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State Medical Association president laments Medicare reimbursement, rural doctor shortages

It's simply a matter of time, money and people. Dr. Robert Allison said the ability to provide quality care for patients is tied to the time their doctors can devote to them. The problem, Allison said during a recent stop in Mitchell, is that doctors are being forced to see more and more patients a day while the reimbursement they receive from Medicare is dropping and may be reduced even further.

It puts a strain on the doctor and the business he or she operates or works for, he said.

"I can try to provide the kind of care I want to give if I see 15 patients in a day," he said. "But if I have to see 20 patients a day, the quality of care may be compromised."

Allison is the South Dakota State Medical Association's representative on Gov. Dennis Daugaard's Primary Care Task Force.

The committee is chaired by Deb Bowman, a senior adviser to Daugaard, and Dr. Mary Nettleman, the dean of the Sanford School of Medicine.

Allison is the 131st president of the SDSMA, a post he assumed in June. The association presented a report titled "Strengthening Primary Care Access in South Dakota" to the task force in September.

Ensuring access to high-quality medical care for all South Dakotans, especially those who live in rural areas, is a major concern, he said. Fifty-nine of the state's 66 counties are federally designated as health-professional shortage areas, either partially or completely. Further compounding the problem is that significant numbers of current medical providers are nearing retirement age.

"We are already facing a shortage of primary care providers in rural areas," Allison said. "Reimbursement levels and access to care are linked, so as practice costs rise, policymakers must be willing to adjust reimbursement rates for entitlement programs or we will have no one left to care for those who need our services the most."

Allison said the topic needs to be addressed, and soon.

The last governor's task force addressing this issue was in 1996 and focused on improving recruitment and retention of family physicians.

A Norfolk, Neb., native, Allison and his wife, Dr. Marty Allison, live in Pierre where they practice through the Avera Medical Group. They have three children.

"I wanted to practice in a small town where I could do procedures," he said. "I wanted to care for patients from 16 to 106 and provide both in-patient and outpatient medicine. And I just like living in a small town."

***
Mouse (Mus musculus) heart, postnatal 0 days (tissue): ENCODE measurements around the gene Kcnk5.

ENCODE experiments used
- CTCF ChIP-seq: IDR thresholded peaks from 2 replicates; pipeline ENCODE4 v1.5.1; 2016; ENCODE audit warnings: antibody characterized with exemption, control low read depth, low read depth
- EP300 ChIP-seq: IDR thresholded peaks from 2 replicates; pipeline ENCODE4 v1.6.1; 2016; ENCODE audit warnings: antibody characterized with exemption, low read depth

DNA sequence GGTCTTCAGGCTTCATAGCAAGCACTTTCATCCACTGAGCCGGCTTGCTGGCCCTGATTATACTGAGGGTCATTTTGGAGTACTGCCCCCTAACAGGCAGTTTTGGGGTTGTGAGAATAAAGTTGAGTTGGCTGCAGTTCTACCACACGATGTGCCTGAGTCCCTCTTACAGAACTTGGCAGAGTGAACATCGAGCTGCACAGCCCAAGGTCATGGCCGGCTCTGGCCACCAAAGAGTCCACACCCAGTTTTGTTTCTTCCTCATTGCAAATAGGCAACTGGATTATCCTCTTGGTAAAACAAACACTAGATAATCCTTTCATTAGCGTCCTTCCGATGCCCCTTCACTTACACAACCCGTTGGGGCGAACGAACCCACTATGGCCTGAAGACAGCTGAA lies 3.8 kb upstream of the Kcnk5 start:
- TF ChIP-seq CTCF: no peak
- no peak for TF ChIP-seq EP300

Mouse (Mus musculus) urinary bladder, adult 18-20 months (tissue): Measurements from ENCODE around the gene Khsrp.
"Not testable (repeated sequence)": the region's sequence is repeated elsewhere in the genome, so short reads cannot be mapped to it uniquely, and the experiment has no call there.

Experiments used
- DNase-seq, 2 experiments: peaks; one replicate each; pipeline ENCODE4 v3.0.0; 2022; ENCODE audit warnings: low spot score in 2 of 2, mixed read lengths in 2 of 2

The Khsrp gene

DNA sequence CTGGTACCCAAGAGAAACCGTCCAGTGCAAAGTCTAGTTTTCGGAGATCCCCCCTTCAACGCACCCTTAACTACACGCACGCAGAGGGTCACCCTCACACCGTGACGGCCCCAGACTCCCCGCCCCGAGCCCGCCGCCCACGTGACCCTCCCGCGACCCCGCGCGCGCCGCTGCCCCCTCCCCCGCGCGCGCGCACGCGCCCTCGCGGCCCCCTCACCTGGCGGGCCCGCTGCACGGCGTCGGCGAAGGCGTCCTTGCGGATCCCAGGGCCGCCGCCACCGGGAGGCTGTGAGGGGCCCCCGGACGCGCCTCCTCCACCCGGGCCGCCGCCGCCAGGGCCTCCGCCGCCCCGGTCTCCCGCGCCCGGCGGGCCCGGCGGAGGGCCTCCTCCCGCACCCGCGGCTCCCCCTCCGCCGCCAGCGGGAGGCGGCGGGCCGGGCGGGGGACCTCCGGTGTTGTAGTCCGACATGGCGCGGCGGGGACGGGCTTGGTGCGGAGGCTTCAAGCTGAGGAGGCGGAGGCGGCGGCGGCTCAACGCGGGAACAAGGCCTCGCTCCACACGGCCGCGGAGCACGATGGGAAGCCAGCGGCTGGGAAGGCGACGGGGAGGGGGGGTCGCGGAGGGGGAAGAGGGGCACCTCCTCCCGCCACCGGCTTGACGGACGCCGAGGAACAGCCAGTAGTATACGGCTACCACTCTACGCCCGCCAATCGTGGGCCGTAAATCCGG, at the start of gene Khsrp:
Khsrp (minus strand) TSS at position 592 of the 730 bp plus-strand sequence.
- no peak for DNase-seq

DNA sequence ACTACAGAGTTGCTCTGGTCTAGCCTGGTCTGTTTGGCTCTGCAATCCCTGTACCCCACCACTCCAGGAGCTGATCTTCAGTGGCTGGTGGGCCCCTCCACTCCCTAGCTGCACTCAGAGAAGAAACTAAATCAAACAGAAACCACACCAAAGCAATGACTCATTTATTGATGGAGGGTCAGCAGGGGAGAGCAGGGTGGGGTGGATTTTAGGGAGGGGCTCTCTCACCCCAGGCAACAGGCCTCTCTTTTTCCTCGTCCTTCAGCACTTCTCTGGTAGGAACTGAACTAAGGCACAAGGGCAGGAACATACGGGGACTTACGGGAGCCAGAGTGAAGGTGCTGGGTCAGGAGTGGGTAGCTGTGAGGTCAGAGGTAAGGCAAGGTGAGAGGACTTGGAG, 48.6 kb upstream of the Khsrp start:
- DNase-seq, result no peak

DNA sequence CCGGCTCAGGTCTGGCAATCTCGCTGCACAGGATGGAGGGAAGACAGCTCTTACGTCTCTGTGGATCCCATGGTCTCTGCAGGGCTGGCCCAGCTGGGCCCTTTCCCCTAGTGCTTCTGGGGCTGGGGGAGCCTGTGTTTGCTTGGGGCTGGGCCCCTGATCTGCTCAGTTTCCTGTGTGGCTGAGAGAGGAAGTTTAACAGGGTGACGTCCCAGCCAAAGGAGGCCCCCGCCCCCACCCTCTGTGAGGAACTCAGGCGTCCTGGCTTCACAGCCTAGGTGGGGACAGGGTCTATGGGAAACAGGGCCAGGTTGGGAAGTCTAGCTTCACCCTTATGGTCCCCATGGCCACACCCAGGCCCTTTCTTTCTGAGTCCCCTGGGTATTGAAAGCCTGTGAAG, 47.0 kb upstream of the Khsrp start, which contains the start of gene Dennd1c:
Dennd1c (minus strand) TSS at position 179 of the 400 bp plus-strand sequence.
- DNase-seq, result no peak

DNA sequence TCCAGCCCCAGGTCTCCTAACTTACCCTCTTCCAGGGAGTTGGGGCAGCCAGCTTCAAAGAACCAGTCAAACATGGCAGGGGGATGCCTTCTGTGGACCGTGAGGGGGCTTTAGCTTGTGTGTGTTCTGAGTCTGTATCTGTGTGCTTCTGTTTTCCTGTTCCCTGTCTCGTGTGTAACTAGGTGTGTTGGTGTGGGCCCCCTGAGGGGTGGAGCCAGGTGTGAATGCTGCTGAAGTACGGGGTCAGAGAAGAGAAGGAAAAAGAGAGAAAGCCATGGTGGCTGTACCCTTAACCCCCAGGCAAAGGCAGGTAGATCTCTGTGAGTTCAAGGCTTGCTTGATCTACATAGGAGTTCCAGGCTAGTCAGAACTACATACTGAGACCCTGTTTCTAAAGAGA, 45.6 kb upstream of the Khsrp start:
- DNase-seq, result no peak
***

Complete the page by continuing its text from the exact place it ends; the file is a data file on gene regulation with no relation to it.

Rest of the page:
In 2011, his home was flooded for five months, and he was helped by fellow doctors while he dealt with that. It's another reason he's happy with the life, and place, he chose.

Allison said he and other doctors feel a calling and a mission to provide care to people. But he said the new doctors often seek something else in their careers.

"What I went to do in Pierre is not what young doctors come out of medical school to do," he said.

The old country doctors who stayed in the same small town for decades are rare, Allison said.

"You won't see many of those anymore," he said. "That golden era of medicine has come and gone."

The sheer cost of medical school often forces doctors to make choices on their specialties.

"What happens is, the debt drives the profession," Allison said. "And to maintain your ability to practice medicine you have to be reimbursed fairly."

Doctors and medical facilities routinely lose money on Medicaid patients, he said.

"You can't bill patients outside of what is contracted with the government; you take what you can get," Allison said.

In an attempt to practice medicine as they wish to, physicians have flocked back to organized hospital systems that provide financial security, organization and networking, he said.

There is a "huge value" in being part of an organization, Allison said.

Physicians have joined health systems such as Avera, Sanford or Regional Health, which is a major provider in the Black Hills. Fifteen years ago, 70 percent of doctors were independents, he said. That has "completely flipped" in recent years.

It used to be there were a lot of two-member doctor teams in business. Now, most doctors work for a larger health network. There are other changes and concerns, he said.

The average age of a doctor in South Dakota is 55, Allison said, and the age is even higher in the middle of state.

There are other factors that make having enough family doctors for the state difficult. Increasingly, doctors are lured into specialty fields by the compensation. A specialist can make several times what a general practitioner brings home.

He admits it can be a depressing thing to examine.

"It is hard to look at the statistics and not be concerned," Allison said.

"It's not hard to recruit family practice to Sioux Falls; it's not hard to recruit internal medicine to Sioux Falls," he said. "That's one of the questions for the governor's task force: How do you get people to go back to Pierre, South Dakota? Winner and Mobridge? Buffalo, Hoven, Faulkton? How do you grow a medical community?"

He said some tough decisions have to be made on where medical care will be available. He looks at Onida, where he used to travel 30 miles both ways to examine 200 charts and see 15 patients in less than a day.

"It's really challenging," Allison said.

Doctors in private practice, as well as corporate health care systems, have costs. Meanwhile, their reimbursement rates are set and the federal government sets rules that make things even more challenging, he said.

"It's like any small business," Allison said. "If you're providing care at a loss, you can't maintain the business. Insurance firms make huge profits and set reimbursement rates."

Allison met with members of the Mitchell Medical District at Chef Louie's on Oct. 8. It was primarily a discussion on bylaws and the election of officers, he said.